It all went wrong when they changed “global warming”, which is simple at least in concept, to “climate change”. Climate is regional, as in “The Mediterranean climate is good for growing citrus fruits and grapes.” [Cambridge Dictionary example]. A “global climate” is possible as a concept, but difficult in reality unless used to mean global average temperature.
Cambridge Dictionary defines Climate Change as: “the way the world’s weather is changing”. Says it all, really.
Within the walls of Western academia is a refusal to have a serious scientific debate about how much global warming is entirely natural. Since, however, maybe all of it is natural, the debate morphed into speculations that human CO2 is causing the Earth to experience bizarre and unpredictable weather phenomenon—so much so that early apple blossoms in Washington this spring are as worrying as the UK’s elderly burning books to keep warm throughout the coming winter. And, the fix for all of this is so simple: UN representatives from around the world should fly to places like Cancun to talk about how best to stop Americans from driving SUVs.
As a simple test of Shaun’s hypothesis that “most of the long term variability of both the data and the models are due to the anthropogenic forcings that are sufficiently strong that they dominate the natural variability”, I looked to see if the variability of the climate had increased over the period of the instrumental record. Shaun’s hypothesis was that natural forcings were pretty stable, so any increase in variability must be due to humans.
To test this hypothesis, I used the HadCRUT data, and I looked at the standard deviation over trailing 1, 5, 10, 50, and 100 year periods. In EVERY CASE variability decreased over the period of record.
This is the exact opposite of what we would expect, given that the anthropological influence has undoubtedly increased over the period. By Shaun’s hypothesis, increasing anthropogenic effects should reveal themselves as increased variability in the modern parts of the temperature record … but there is no such signal in the HadCRUT data. So the HadCRUT instrumental data doesn’t support his hypothesis.
Now I freely admit that this may be an artifact of the data processing used to create the dataset, or the choice of the dataset itself, or the scattered and fragmentary nature of the early temperature records … but if so, then Shaun’s conclusions must be subject to the same artifacts and problems, and if so, how can we place any credence in them?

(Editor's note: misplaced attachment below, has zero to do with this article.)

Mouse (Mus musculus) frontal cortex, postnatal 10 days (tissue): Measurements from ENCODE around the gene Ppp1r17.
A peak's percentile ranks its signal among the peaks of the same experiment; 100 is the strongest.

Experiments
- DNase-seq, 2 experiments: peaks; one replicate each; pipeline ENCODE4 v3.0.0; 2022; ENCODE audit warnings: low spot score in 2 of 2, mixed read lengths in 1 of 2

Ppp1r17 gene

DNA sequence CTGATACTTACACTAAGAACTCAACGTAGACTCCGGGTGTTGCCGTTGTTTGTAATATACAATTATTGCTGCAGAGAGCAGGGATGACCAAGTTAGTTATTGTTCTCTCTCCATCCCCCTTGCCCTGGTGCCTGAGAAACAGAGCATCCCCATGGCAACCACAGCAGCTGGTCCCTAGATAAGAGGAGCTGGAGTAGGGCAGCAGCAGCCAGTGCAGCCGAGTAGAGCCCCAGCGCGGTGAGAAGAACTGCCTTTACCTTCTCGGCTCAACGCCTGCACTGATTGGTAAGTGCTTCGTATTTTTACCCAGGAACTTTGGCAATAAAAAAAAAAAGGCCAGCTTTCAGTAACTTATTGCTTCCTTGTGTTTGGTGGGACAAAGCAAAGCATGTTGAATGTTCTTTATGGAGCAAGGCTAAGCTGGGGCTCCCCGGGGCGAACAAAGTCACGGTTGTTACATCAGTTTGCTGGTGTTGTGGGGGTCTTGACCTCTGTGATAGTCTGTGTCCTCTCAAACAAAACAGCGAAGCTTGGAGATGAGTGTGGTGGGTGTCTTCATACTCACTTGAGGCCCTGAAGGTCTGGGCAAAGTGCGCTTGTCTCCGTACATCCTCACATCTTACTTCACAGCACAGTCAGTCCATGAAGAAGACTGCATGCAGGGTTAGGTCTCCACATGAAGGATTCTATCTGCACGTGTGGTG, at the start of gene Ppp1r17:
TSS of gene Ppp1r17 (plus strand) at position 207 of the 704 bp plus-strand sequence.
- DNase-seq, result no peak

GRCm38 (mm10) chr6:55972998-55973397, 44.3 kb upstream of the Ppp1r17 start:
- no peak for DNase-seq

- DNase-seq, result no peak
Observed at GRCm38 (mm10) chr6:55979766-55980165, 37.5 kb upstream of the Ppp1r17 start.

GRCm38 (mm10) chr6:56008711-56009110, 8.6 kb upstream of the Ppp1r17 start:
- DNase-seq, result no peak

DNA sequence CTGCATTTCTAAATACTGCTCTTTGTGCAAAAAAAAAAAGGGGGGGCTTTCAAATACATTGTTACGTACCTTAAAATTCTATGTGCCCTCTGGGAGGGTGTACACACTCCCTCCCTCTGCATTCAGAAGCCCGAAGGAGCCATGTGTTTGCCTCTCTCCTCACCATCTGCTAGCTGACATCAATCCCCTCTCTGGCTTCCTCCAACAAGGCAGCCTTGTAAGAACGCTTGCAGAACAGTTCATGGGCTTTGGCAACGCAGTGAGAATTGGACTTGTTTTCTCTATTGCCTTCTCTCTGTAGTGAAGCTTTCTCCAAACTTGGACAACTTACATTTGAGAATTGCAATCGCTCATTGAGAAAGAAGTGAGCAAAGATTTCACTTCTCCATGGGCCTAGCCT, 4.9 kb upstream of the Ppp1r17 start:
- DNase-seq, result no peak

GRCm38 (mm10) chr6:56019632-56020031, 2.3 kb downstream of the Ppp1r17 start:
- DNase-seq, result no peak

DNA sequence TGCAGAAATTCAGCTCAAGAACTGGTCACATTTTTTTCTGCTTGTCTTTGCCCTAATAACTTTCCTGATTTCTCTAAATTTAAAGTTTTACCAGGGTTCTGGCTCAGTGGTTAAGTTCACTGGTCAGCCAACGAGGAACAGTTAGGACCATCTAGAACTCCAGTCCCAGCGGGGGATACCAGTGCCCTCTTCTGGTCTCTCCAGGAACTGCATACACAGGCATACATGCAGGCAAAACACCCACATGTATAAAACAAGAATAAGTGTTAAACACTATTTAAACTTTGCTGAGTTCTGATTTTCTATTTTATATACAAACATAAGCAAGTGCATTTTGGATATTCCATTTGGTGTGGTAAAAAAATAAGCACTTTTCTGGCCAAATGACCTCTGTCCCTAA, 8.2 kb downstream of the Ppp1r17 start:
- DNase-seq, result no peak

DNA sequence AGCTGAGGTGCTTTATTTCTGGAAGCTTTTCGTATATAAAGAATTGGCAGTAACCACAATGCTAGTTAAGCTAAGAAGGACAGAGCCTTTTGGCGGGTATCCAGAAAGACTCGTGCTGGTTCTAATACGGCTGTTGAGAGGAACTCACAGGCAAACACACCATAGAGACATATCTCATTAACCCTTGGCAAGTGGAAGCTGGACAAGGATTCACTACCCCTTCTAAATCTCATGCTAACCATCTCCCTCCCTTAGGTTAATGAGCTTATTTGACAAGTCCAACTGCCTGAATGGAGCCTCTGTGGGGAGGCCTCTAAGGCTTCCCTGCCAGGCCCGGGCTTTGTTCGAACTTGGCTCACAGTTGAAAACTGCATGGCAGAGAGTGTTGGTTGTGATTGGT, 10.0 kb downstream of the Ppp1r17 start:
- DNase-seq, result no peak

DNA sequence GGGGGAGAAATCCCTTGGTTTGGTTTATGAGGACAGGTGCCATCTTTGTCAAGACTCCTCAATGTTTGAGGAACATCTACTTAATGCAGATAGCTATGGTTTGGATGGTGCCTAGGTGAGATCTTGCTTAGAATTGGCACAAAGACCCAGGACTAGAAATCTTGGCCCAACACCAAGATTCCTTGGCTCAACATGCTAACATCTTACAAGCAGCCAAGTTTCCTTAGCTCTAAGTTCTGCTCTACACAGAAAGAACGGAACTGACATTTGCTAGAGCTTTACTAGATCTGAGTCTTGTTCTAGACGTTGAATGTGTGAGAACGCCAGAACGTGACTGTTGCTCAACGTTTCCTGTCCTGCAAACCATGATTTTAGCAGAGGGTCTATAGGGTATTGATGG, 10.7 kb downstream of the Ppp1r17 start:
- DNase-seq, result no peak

If one were to assume that anthropological influence affects climate/weather in some way (supposedly by increased temperatures and CO2 concentrations in the atmosphere) then in what way could variability (which works both ways on the data) be increased?
It has been impossible to tease out a statistically significant human signal amidst the error of the variance. The fix for that is simple: start blaming humans for the variance. It is no longer important who is right or wrong about whether this is legitimate science. It’s more important to first agree on what we know is right and then figure out how to arrive at that concluson–it saves a lot of time.
Good question. I didn’t explain this carefully. If there is an overall increasing or decreasing trend in the data, then this can easily dominate the long time fluctuations, the low frequencies.
It turns out that even if we remove linear trends (for example by using more sophisticated fluctuation definitions that are blind to linear trends) then the variability is still higher in the 1880-present period than in the 1500-1900 period. This indicates that there are nonlinear trends at the longest (in this case centennial time scales: 1880 to present).
Thanks for your response Shaun. I was thinking that the anthropological influence could be construed as causing a shift in the underlying trend rather than just an increase in variability.
In as much as the term “trend” usually implies a systematic change over a substantial part of a record, by definition, it will affect the low frequency variability of the record.
If I understand your method, you calculated the Aggregated Standard Deviation (ASD) as a function of aggregation period (Koutsoyiannis’s jargon)? If so, then this can indeed only decrease; this is precisely why this is an inappropriate method of estimating fluctuations anywhere except the macroweather regime (they increase in the weather and climate regimes)!
In fact, since your analyses showed a decrease, this pretty much proves that you used such a technique. My analyses (which include the HadCRUT3 data you used) use a fluctuation definition which allows for both decreases and increases in the amplitudes (the Haar fluctuation: over a lag delta t it is the difference of the averages over the first and second half of the interval; to make the interpretation simpler, it should be “calibrated”, an extra factor of 2 is pretty accurate so that it can interpreted in terms of differences (when increasing) and in terms of averages (when decreasing)).
It is very close to the ASD but has an extra differencing in the definition which is crucial! (See my above comment to David Hagen and http://www.physics.mcgill.ca/~gang/eprints/eprintLovejoy/Haar.npg-19-513-2012.final.pdf).
Koutsoyiannis et al.: “Remarkably, during the observation period [which was 100-140 years,] the 30-year temperature at Vancouver and Albany decreased by about 1.5°C, while all models produce an increase of about 0.5°C … With regard to precipitation, the natural fluctuations are far beyond ranges of the modeled time series in the majority of cases … At the annual and the climatic (30-year) scales, GCM interpolated series are irrelevant to reality.”